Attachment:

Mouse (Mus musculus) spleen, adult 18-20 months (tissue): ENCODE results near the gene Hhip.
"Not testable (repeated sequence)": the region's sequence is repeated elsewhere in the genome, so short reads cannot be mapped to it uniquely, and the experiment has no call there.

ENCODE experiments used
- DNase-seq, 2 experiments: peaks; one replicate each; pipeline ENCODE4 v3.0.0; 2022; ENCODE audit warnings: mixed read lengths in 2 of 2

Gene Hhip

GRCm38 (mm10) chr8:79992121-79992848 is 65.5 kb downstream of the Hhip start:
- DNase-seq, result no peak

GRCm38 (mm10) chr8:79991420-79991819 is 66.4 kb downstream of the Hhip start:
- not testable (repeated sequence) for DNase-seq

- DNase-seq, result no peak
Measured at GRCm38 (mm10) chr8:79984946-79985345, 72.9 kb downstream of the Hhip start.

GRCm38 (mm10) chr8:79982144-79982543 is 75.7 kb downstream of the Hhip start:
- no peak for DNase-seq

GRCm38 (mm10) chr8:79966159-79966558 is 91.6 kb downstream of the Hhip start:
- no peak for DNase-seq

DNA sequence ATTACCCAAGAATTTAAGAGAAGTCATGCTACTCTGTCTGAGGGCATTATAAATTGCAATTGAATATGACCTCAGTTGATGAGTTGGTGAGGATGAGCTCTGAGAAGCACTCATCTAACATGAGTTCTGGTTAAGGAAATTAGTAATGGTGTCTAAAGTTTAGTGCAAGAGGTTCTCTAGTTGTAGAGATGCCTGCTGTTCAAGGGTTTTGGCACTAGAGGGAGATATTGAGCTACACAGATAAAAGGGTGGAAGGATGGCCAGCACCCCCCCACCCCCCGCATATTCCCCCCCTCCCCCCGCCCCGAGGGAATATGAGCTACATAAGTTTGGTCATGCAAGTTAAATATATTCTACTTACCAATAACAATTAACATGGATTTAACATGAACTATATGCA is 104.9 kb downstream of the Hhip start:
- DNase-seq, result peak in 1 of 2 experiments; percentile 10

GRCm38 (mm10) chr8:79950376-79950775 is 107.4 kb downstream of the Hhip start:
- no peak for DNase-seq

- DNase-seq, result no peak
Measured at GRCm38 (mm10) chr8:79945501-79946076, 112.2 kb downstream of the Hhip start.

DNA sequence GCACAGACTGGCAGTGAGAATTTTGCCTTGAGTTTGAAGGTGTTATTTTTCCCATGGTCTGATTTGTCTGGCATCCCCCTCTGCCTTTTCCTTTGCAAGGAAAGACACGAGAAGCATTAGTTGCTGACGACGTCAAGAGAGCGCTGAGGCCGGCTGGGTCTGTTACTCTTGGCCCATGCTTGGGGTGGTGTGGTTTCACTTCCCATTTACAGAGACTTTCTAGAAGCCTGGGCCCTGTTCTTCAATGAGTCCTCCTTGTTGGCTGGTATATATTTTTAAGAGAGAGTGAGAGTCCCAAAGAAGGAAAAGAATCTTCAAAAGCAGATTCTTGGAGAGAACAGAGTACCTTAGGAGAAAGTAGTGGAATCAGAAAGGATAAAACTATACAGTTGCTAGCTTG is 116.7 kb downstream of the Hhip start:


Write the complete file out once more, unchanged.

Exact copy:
Mouse (Mus musculus) spleen, adult 18-20 months (tissue): ENCODE results near the gene Hhip.
"Not testable (repeated sequence)": the region's sequence is repeated elsewhere in the genome, so short reads cannot be mapped to it uniquely, and the experiment has no call there.

ENCODE experiments used
- DNase-seq, 2 experiments: peaks; one replicate each; pipeline ENCODE4 v3.0.0; 2022; ENCODE audit warnings: mixed read lengths in 2 of 2

Gene Hhip

GRCm38 (mm10) chr8:79992121-79992848 is 65.5 kb downstream of the Hhip start:
- DNase-seq, result no peak

GRCm38 (mm10) chr8:79991420-79991819 is 66.4 kb downstream of the Hhip start:
- not testable (repeated sequence) for DNase-seq

- DNase-seq, result no peak
Measured at GRCm38 (mm10) chr8:79984946-79985345, 72.9 kb downstream of the Hhip start.

GRCm38 (mm10) chr8:79982144-79982543 is 75.7 kb downstream of the Hhip start:
- no peak for DNase-seq

GRCm38 (mm10) chr8:79966159-79966558 is 91.6 kb downstream of the Hhip start:
- no peak for DNase-seq

DNA sequence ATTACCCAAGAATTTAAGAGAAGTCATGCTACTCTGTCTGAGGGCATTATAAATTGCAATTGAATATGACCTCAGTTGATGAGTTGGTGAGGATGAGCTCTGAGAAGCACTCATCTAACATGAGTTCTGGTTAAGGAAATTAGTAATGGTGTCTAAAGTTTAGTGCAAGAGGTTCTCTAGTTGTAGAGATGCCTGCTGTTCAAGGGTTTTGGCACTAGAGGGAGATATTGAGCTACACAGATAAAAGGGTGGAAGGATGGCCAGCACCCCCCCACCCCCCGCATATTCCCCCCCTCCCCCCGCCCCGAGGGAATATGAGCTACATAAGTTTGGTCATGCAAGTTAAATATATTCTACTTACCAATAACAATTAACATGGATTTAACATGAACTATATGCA is 104.9 kb downstream of the Hhip start:
- DNase-seq, result peak in 1 of 2 experiments; percentile 10

GRCm38 (mm10) chr8:79950376-79950775 is 107.4 kb downstream of the Hhip start:
- no peak for DNase-seq

- DNase-seq, result no peak
Measured at GRCm38 (mm10) chr8:79945501-79946076, 112.2 kb downstream of the Hhip start.

DNA sequence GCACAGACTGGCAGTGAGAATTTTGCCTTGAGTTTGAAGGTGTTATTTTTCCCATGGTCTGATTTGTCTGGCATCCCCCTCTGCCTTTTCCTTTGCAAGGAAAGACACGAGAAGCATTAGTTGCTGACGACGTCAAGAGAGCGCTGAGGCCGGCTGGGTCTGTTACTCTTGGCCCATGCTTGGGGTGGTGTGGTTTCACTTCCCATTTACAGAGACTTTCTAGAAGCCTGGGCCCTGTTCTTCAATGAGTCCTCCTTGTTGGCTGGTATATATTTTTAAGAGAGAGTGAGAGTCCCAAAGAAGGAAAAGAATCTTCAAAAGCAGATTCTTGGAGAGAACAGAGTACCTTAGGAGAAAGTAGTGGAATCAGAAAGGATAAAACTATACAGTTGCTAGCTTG is 116.7 kb downstream of the Hhip start: